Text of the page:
This is how you turn a budget cut of beef into the most meltingly tender version of this popular Chinese take out. And you can make it freezer friendly!
“Very few stir fries can be converted into a slow cooked version without compromising flavour or texture. Beef and broccoli was made for it.”
Have you noticed that when you order Chinese that the meat is always incredibly tender? It’s not because they are made with expensive fillets. It is because of a technique used to tenderise the meat called “velveting”. All you do is marinate the meat in cornstarch and sauces.
But even with velveting, you can’t disguise cheap beef cuts because stir fries are cooked quickly over high heat so the meat is still quite tough. And if you use an expensive cut of beef, it will be tender but it won’t be meltingly tender.
The solution? SLOW COOKING. Not an authentic method, but the ingredients in the recipe are. Time savvy? YES. Cost efficient? DOUBLE YES.
“I took an authentic Chinese Beef & Broccoli recipe and adapted the quantities and directions to suit slow cooking and freezing.”
There are 2 basic steps to make this:
1. Throw the beef and sauce ingredients in the slow cooker. Then let it cook on High for 3 hours, or pressure cook it for 40 minutes on High.
2. Toss in lightly cooked broccoli. Just steam or boil broccoli until it is “tender crisp” (which means the broccoli is just cooked, still bright green and crisp). I once saw a recipe where the broccoli was slow cooked with the beef. Please do not be tempted to try this! The broccoli gets overcooked to the point that it practically turns to mush and it’s horribly brown. The extra few minutes it takes to toss in freshly cooked broccoli is worth it.
“Thie entire meal can be made ahead and frozen, including the cooked rice.”
This recipe can also be made ahead and refrigerated or frozen. I didn’t realise that broccoli could be frozen until I researched it for this recipe! It actually freezes really well, you just need to make sure you blanch it before freezing. So the recipe includes directions for how to make this freezer friendly as well. It worked perfectly – when I thawed and reheated it, the broccoli was perfectly cooked and bright green.
Plus the other tip is to freeze cooked rice. It’s not common knowledge, but cooked rice freezes incredibly well and it’s a standard thing to do in Asian households. All my relatives in Japan do it, and I’ve never known any different because my mother always did it.
Hope you enjoy it! Leave me a comment if you have any questions.
PS This recipe is part of my mission to consume an abnormal pile of broccoli I stockpiled because it was insanely cheap at the grocery store. Here are the other broccoli recipes I’ve shared as part of the Broccoli Consumption Mission:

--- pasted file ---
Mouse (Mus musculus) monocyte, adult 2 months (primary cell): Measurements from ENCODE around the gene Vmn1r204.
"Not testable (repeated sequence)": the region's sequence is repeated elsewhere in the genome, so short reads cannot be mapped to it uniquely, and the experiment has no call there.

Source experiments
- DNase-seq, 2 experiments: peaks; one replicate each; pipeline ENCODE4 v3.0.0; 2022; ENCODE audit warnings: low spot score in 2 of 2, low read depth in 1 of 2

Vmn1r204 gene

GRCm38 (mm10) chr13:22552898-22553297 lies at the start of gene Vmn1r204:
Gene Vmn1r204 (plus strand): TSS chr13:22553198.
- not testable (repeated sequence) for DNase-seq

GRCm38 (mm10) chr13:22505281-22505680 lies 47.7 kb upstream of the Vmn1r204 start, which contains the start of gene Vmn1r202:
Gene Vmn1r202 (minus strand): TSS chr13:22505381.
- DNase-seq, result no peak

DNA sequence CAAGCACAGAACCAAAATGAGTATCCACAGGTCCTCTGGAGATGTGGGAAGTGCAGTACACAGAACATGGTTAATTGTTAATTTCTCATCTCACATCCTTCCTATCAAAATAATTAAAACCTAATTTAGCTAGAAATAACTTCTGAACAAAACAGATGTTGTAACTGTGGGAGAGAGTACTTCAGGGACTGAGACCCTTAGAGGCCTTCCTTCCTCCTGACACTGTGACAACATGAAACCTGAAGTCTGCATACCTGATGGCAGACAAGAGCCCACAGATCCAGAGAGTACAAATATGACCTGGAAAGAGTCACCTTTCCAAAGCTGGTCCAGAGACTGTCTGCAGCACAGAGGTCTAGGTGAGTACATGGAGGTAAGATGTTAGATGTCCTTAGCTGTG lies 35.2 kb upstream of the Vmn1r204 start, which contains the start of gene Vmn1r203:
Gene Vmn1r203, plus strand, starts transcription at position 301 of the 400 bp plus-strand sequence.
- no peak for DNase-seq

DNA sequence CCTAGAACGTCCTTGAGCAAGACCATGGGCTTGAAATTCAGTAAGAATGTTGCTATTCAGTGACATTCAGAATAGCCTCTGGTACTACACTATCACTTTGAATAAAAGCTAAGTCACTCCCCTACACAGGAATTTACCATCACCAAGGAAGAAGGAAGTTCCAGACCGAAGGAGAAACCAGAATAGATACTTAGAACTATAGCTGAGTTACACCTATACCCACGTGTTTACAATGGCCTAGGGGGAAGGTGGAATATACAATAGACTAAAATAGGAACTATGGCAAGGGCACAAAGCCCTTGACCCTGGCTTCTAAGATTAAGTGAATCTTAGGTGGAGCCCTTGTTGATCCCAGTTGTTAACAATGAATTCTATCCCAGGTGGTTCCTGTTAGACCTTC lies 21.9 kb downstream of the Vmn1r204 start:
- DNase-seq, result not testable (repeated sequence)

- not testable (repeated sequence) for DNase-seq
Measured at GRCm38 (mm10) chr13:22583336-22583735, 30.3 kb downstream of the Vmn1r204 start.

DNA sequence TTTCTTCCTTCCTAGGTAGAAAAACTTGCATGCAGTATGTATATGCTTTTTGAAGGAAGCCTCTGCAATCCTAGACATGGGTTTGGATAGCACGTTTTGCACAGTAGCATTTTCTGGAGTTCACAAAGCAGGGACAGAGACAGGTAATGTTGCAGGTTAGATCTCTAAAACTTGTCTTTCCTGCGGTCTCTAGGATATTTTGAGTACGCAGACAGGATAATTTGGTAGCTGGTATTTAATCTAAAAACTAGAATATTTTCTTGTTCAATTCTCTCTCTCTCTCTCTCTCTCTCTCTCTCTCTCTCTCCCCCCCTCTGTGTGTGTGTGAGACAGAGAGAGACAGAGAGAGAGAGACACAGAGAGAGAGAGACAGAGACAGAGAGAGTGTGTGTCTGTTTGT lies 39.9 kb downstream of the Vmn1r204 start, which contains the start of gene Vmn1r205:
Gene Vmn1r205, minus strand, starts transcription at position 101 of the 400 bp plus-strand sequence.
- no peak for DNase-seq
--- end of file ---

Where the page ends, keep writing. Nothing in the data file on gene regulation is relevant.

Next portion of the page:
- 500 g / 16 oz chuck steak or other beef cut suitable for slow cooking
- 300 g / 16 oz broccoli florets (about 6 cups, 1 giant broccoli or 2 medium)
- 2 tbsp corn flour (corn starch)
- 1 cup water (see note 2)
- 2 tbsp oil
- 2 tbsp finely sliced fresh ginger (note 1)
- 3 tbsp soy sauce (normal dark soy sauce)
- 2 tbsp oyster sauce
- 4 tsp Chinese cooking wine (rice wine) or dry sherry (note 5)
- 1 tsp sesame oil (optional)
- 1 tsp sugar
- 4 dashes white pepper
Cut the beef into thin slices against the grain (which means at 90 degrees to the direction of the fibres in the meat).
Place beef in slow cooker.
Mix the corn flour with the water, then add to the slow cooker.
Add the Sauce ingredients to the slow cooker.
Cook on HIGH for 3 hours (or pressure cook on high for 40 minutes).
Steam or boil broccoli until "tender crisp" (just cooked, still bright green and still crisp).
Add to beef and sauce, toss to combine. Serve over rice.
Let the beef and sauce cool.
Meanwhile, blanch the broccoli very briefly, then run under cold water or plunge into ice water to stop from cooking further.
Drain broccoli, then combine with the beef and sauce.
Place into ziplock bags or airtight containers and freeze or refrigerate.
To cook, thaw then reheat in the microwave, covered. Be careful not to heat for too long because otherwise the broccoli will overcook.
Serve with rice.
1. If your ginger is fresh and has thin skin, you don't even need to peel it.
2. The amount of water required will vary depending on what cut of beef you use and whether your slow cooker leaks moisture. My slow cooker leaks very little steam (almost none) and 1 cup of water makes the perfect amount of sauce for this recipe. If your slow cooker leaks a bit of steam, 1 cup of water should be ok as a starting point and check it once the beef is cooked and add a touch of water if the sauce is too thick for your liking.
If your slow cooker leaks a lot of steam then you should increase the amount of water to ensure the sauce doesn't dry out during cooking. Don't worry if you end up with too much liquid at the end, you can easily reduce it by simmering on the stove.
3. I used a fairly lean cut of beef - chuck steak. And I also trimmed off the fat. If you are using a fatty slow cooking cut of beef, you could reduce the oil by half or so. I added it because the beef I was using was so lean.
4. You can also make ahead the rice. Cooked rice freezes very well. Just cook it, let it cool then wrap it in cling wrap and freeze. Then defrost and reheat (in the cling wrap) in the microwave.
5. Chinese cooking wine / rice wine is found in the Asian section of large supermarkets here in Australia or in Asian grocery stores. Dry sherry is a great substitute. Also, you can use Mirin but if you do this, skip the sugar in the sauce.
6. The nutrition analysis will vary depending on the type of beef you use as different cuts of slow cooking beef can have very different amounts of fat. I used chuck steak and cut off the excess fat which is reflected in the nutrition analysis below.